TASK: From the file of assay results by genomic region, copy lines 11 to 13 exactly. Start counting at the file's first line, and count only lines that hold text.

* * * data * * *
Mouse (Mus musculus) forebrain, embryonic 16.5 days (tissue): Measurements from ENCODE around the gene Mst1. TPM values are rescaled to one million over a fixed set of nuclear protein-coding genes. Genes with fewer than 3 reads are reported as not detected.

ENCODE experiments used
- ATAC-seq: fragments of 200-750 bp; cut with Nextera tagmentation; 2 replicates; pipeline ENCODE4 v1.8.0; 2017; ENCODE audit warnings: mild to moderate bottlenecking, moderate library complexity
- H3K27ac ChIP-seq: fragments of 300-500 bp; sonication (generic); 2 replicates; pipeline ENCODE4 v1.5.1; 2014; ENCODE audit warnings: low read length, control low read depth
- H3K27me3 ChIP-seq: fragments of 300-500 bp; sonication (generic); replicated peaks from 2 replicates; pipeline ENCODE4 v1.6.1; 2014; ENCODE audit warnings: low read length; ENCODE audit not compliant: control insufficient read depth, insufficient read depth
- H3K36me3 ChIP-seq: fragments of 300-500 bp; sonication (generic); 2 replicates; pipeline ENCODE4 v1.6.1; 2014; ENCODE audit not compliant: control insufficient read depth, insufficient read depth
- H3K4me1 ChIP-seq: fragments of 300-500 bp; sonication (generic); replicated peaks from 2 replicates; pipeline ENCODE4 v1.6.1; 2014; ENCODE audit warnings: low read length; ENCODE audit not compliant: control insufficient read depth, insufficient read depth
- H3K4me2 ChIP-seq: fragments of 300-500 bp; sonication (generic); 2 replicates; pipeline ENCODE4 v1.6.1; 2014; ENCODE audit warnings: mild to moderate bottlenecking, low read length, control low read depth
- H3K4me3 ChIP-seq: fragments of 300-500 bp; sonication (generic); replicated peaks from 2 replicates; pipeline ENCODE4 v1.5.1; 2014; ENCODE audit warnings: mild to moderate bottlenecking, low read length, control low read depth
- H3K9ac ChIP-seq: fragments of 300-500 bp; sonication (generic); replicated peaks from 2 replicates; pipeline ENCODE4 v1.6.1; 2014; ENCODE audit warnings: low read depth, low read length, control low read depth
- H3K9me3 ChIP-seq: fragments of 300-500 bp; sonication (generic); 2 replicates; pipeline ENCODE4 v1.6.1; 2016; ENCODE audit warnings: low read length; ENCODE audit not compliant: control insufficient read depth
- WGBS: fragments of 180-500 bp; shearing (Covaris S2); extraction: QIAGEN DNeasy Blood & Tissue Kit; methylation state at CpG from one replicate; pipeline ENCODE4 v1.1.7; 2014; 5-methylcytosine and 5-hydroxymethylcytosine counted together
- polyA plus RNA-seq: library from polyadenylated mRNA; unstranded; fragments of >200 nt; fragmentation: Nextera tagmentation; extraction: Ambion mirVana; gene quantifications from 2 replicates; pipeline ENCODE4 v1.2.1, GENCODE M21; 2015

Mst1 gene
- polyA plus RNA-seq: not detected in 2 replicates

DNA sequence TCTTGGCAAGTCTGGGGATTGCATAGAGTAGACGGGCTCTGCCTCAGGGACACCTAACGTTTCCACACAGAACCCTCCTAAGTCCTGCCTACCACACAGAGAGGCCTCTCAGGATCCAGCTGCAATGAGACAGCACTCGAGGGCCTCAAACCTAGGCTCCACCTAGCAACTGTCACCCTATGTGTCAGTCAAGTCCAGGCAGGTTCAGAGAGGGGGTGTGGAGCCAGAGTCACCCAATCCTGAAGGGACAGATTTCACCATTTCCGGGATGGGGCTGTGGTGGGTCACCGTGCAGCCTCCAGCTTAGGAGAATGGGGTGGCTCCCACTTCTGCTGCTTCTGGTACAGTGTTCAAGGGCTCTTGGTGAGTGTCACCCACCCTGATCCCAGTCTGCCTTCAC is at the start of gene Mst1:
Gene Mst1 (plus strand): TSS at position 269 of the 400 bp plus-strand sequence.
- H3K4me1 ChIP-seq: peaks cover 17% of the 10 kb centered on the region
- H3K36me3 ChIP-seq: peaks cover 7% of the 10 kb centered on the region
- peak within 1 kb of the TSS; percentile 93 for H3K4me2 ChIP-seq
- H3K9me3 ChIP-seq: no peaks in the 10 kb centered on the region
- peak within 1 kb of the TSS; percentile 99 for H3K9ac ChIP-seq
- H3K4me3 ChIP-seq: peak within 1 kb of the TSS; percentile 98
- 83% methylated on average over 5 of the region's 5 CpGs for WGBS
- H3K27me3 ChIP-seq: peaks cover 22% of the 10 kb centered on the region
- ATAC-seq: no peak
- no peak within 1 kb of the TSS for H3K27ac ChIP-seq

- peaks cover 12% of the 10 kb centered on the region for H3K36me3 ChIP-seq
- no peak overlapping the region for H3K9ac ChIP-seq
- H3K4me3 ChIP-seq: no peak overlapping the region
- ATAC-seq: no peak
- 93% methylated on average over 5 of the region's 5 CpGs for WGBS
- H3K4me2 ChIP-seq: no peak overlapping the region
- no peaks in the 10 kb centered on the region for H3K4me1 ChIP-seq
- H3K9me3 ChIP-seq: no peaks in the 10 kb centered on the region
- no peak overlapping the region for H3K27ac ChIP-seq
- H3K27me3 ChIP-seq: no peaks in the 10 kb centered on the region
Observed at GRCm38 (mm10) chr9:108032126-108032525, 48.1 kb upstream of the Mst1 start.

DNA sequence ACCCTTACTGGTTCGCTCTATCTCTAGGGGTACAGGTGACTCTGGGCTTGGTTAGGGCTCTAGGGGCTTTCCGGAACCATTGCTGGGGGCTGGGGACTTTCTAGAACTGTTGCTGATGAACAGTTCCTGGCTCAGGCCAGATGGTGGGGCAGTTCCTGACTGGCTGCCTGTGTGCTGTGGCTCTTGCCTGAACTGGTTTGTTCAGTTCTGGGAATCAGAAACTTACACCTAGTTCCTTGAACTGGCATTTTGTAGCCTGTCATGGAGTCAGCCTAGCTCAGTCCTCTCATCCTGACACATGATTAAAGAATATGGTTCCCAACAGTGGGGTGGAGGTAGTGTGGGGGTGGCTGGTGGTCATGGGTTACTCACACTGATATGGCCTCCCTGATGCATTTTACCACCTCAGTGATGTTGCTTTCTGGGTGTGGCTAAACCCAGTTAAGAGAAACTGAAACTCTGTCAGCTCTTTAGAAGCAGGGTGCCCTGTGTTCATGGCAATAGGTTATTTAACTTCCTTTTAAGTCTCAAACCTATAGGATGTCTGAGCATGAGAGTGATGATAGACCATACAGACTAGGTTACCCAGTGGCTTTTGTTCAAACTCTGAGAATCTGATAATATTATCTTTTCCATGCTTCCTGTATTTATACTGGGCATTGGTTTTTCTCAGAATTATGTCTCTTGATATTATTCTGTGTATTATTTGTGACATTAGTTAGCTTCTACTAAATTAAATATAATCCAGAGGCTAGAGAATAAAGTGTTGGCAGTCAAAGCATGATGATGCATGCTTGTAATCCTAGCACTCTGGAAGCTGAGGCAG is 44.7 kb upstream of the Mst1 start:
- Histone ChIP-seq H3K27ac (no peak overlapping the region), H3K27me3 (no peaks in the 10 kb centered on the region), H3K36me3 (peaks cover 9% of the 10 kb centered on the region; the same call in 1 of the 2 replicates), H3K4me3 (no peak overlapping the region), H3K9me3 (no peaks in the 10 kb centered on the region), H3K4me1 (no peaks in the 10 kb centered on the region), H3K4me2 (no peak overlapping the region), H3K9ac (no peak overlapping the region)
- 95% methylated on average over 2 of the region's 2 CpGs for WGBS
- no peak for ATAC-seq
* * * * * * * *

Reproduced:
- H3K9me3 ChIP-seq: fragments of 300-500 bp; sonication (generic); 2 replicates; pipeline ENCODE4 v1.6.1; 2016; ENCODE audit warnings: low read length; ENCODE audit not compliant: control insufficient read depth
- WGBS: fragments of 180-500 bp; shearing (Covaris S2); extraction: QIAGEN DNeasy Blood & Tissue Kit; methylation state at CpG from one replicate; pipeline ENCODE4 v1.1.7; 2014; 5-methylcytosine and 5-hydroxymethylcytosine counted together
- polyA plus RNA-seq: library from polyadenylated mRNA; unstranded; fragments of >200 nt; fragmentation: Nextera tagmentation; extraction: Ambion mirVana; gene quantifications from 2 replicates; pipeline ENCODE4 v1.2.1, GENCODE M21; 2015